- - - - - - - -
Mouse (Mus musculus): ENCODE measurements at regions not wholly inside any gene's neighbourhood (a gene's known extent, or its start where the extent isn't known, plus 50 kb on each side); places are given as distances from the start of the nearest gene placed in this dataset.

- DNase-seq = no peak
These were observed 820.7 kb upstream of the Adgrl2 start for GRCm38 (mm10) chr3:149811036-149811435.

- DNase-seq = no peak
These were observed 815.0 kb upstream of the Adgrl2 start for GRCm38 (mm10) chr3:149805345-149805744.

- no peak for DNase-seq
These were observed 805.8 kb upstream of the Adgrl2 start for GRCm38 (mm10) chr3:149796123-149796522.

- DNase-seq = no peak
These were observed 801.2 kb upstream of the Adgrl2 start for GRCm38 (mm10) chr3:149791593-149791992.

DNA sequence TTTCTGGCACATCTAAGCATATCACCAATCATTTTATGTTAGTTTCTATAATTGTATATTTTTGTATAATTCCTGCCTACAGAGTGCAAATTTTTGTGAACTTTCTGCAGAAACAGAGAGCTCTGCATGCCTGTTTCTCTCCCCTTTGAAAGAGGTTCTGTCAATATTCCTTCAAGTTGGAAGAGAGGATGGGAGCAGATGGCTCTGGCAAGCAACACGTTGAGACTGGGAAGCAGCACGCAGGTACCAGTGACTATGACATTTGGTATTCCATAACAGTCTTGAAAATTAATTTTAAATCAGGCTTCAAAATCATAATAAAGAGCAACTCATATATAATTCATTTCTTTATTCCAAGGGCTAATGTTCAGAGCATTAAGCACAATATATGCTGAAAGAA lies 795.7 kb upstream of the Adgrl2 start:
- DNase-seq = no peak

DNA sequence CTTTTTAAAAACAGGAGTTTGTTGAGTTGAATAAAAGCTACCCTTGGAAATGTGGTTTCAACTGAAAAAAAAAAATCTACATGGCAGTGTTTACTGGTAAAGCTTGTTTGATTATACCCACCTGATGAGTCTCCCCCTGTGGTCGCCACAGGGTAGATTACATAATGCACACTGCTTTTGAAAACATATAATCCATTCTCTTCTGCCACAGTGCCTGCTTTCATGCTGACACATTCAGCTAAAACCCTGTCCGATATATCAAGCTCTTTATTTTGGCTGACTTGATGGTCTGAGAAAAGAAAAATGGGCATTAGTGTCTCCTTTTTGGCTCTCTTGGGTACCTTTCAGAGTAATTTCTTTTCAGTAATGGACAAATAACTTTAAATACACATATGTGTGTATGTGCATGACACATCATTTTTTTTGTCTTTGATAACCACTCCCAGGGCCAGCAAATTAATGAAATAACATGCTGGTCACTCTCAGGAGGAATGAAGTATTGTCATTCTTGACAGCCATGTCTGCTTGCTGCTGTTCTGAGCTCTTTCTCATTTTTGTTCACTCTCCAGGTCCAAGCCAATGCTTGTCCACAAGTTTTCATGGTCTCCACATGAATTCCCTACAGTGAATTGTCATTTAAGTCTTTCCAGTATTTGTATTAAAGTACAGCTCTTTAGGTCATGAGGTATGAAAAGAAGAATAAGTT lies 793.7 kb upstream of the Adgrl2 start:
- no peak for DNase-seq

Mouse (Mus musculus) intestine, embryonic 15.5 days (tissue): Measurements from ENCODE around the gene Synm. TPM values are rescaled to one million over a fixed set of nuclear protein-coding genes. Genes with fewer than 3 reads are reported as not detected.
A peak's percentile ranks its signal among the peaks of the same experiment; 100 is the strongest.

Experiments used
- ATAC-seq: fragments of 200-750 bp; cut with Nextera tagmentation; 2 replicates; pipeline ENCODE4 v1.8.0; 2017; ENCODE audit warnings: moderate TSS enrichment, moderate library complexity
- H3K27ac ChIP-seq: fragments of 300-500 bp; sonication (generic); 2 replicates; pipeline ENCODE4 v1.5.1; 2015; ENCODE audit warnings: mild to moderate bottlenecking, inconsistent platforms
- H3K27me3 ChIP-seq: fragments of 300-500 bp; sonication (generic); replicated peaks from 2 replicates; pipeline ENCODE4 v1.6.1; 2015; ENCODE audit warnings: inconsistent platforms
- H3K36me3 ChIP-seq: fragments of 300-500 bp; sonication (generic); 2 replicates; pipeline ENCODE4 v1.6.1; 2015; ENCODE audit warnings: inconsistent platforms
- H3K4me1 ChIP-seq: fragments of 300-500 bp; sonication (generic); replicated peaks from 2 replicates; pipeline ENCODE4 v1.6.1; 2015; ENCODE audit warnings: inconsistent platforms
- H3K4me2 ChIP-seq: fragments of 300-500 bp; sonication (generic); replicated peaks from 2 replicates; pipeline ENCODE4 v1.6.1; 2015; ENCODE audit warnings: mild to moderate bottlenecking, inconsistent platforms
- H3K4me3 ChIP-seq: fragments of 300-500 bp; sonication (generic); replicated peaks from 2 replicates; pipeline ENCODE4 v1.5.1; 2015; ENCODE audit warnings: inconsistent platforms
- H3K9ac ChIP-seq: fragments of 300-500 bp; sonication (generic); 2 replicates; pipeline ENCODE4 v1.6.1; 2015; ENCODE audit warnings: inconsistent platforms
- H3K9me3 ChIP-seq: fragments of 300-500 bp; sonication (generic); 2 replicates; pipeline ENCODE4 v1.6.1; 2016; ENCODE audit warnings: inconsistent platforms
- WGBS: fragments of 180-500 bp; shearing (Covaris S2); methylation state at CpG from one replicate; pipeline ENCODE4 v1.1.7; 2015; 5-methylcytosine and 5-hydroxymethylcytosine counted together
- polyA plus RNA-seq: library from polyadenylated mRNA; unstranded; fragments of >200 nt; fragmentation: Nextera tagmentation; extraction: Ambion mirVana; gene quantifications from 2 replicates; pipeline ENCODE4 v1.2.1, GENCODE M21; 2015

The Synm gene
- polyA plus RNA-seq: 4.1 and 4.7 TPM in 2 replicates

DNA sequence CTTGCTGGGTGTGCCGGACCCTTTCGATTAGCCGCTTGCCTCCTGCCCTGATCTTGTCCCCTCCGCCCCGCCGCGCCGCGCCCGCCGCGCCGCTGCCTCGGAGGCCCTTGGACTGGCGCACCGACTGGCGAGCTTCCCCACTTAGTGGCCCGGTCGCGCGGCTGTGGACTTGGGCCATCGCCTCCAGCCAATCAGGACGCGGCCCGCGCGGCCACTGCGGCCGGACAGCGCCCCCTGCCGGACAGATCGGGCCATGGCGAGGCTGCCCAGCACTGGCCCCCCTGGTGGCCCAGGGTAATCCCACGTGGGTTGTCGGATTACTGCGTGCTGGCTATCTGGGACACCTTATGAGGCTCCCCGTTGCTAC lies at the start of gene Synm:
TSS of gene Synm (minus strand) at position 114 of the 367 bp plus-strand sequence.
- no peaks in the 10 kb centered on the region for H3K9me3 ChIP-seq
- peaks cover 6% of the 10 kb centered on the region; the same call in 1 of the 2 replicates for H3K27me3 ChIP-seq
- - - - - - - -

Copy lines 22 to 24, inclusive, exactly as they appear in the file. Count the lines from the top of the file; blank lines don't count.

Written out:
- H3K4me2 ChIP-seq: fragments of 300-500 bp; sonication (generic); replicated peaks from 2 replicates; pipeline ENCODE4 v1.6.1; 2015; ENCODE audit warnings: mild to moderate bottlenecking, inconsistent platforms
- H3K4me3 ChIP-seq: fragments of 300-500 bp; sonication (generic); replicated peaks from 2 replicates; pipeline ENCODE4 v1.5.1; 2015; ENCODE audit warnings: inconsistent platforms
- H3K9ac ChIP-seq: fragments of 300-500 bp; sonication (generic); 2 replicates; pipeline ENCODE4 v1.6.1; 2015; ENCODE audit warnings: inconsistent platforms